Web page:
The results showed that variables influenced by medical professionals, as opposed to service components, had the greatest effect on satisfaction and willingness to return to the hospital. The length of stay was the strongest factor on these independent variables, and this illustrates their importance in view of the projected doubling of THR cases in the years to come, with simultaneously decreasing bed counts. Improving patient education by medical professionals about individual factors affecting the length of stay can help ensure that it is no longer perceived as too long or unrateable. Since this surgery often involves re-treatment of the second joint, high scores in satisfaction and willingness to return are especially important for retaining the same patients. Further studies are needed to take account of the long-term results of the patient population studied here.

Abbreviations

CI, confidence interval; DRG, Diagnosis Related Groups; OR, odds ratio; SPSS, statistical package for the social sciences; THR, total hip replacement

Declarations

Acknowledgements

The authors thank the patients and the health professionals who contributed to this study. We are very grateful to André Loose for linguistic assistance.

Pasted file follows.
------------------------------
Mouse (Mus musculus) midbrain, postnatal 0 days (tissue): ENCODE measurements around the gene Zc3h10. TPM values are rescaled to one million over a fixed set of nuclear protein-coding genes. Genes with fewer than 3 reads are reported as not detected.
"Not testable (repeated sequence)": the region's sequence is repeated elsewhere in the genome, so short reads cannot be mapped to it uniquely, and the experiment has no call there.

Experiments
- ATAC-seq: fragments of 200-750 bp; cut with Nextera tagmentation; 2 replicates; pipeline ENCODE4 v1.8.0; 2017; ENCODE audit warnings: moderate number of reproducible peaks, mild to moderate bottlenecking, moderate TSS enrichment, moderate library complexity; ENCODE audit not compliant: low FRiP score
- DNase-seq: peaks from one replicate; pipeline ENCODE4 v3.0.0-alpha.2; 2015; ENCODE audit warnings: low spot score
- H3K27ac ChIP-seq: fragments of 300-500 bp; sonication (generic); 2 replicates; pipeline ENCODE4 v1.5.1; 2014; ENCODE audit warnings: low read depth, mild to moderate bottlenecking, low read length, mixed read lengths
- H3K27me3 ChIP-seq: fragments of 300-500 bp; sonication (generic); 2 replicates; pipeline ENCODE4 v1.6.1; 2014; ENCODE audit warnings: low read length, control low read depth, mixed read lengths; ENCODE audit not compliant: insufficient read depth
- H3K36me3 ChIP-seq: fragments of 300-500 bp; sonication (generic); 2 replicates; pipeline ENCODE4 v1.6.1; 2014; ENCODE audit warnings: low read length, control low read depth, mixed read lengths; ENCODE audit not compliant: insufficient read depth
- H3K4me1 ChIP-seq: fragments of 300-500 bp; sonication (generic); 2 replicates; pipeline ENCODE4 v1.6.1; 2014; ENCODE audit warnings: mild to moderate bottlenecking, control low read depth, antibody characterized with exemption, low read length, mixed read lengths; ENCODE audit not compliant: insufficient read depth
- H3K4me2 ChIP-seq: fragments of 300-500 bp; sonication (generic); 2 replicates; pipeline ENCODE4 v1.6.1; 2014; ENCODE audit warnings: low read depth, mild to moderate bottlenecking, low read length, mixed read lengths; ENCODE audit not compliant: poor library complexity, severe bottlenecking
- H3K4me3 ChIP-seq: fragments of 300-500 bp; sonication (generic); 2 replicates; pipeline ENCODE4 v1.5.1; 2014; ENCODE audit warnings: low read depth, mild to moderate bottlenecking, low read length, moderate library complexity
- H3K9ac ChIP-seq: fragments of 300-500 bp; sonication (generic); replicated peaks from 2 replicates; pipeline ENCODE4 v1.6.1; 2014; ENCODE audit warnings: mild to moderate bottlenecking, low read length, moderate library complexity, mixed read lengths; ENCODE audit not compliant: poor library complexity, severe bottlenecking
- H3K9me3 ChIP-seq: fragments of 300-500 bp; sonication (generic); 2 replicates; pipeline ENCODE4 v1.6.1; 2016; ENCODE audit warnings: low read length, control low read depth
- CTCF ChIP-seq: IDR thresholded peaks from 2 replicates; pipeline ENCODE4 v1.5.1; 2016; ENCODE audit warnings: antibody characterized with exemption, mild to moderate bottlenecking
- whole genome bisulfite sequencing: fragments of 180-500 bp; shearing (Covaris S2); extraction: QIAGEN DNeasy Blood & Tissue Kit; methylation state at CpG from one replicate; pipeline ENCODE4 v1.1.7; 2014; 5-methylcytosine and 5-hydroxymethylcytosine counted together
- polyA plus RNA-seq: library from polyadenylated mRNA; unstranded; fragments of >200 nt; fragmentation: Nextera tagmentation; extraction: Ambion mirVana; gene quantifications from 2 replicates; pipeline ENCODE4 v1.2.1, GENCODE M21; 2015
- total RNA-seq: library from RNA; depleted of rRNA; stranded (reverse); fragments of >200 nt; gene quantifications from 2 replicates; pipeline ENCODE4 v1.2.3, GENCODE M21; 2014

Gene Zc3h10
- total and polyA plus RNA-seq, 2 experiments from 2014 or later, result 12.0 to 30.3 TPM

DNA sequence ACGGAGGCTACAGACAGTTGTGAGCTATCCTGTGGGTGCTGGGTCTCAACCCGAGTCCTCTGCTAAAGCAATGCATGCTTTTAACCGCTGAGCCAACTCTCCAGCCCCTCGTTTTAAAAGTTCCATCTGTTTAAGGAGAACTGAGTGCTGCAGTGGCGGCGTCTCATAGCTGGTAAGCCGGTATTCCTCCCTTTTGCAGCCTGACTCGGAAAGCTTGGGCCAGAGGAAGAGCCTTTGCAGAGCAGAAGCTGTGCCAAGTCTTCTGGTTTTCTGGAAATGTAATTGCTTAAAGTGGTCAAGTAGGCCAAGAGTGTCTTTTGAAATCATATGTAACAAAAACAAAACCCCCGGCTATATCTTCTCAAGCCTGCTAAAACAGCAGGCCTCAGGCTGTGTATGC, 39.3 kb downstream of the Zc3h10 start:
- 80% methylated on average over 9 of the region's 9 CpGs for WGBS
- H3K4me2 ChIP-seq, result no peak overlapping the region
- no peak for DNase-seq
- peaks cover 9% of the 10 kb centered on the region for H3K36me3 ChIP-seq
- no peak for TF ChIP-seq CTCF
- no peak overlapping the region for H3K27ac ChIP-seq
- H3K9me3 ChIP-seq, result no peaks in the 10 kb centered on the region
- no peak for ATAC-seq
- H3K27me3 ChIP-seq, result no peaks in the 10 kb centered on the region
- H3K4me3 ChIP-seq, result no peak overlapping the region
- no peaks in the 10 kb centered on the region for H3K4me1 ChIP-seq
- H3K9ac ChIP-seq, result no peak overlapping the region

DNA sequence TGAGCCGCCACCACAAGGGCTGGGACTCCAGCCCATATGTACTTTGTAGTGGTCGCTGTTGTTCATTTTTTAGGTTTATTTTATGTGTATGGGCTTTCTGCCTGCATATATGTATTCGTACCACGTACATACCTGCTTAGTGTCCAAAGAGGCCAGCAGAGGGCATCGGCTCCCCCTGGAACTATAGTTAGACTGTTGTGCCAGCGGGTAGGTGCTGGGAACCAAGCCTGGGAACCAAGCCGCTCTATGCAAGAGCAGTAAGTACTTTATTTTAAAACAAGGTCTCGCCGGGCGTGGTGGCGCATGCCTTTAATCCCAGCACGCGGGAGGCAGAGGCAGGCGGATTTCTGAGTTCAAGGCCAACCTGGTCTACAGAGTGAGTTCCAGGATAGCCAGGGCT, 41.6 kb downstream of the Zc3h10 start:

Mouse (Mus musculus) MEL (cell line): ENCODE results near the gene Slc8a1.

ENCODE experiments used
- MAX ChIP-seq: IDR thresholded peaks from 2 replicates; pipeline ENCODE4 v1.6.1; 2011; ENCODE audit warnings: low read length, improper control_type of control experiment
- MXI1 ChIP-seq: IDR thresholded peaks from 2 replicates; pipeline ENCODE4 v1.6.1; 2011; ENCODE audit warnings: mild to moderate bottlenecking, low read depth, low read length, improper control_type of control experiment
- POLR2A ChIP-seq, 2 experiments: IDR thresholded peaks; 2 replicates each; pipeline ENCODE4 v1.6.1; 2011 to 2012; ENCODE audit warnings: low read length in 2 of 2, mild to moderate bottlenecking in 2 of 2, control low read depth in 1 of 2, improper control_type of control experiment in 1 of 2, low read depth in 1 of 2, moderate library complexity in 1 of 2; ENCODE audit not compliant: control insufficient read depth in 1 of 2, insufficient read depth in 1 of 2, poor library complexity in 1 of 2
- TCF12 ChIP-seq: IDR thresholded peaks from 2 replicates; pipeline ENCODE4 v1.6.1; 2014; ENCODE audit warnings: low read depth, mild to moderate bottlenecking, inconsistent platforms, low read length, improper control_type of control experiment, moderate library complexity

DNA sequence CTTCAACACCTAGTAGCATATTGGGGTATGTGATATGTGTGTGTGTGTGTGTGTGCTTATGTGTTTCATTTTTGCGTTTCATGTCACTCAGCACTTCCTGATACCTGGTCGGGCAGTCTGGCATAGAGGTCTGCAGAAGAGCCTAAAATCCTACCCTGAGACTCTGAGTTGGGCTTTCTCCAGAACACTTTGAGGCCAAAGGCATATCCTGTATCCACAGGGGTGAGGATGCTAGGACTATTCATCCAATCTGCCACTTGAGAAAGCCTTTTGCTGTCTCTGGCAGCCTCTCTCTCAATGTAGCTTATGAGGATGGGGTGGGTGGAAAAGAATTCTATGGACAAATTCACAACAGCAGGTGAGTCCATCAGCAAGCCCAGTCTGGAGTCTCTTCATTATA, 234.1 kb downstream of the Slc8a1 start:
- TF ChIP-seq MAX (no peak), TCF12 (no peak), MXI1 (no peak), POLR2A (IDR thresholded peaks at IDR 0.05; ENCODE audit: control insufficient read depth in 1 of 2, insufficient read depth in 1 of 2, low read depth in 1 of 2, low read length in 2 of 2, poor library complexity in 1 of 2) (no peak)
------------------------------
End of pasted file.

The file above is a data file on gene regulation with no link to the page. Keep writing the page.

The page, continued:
Funding

This study is an independent study, not supported by any funding.

Availability of data and materials

The dataset supporting the conclusions presented in this article is available on request from the corresponding author.

Authors’ contributions

TScha participated in the conception and design of the study, performed the statistical analysis and the interpretation of the data, and drafted the manuscript. TScho participated in the conception and design of the study, performed the statistical analysis and the interpretation of the data, and revised the manuscript for important intellectual content. JKl participated in the conception and design of the study and revised the manuscript for important intellectual content. JKu carried out data collection, contributed statistical expertise, and revised the manuscript for important intellectual content. All authors read and approved the final manuscript.

Competing interests

The authors declare that they have no competing interests.

Consent for publication

Not applicable.

Ethics approval and consent to participate

In Germany, health insurance providers may carry out patient surveys to determine the quality of care without involving an ethics committee. This follows from §92 and §137 of the Social Code Book V (Sozialgesetzbuch V, SGB V), in conjunction with §4 of the Quality management guideline (Qualitätsmanagement-Richtlinie vertragsärztliche Versorgung, ÄQM-RL). A cover letter informed the patients about the purpose of the survey; thus, participation in the study was voluntary and anonymous. By returning the questionnaire, patients gave their consent to participate in the study. The survey was conducted in accordance with the ethical standards of the Declaration of Helsinki.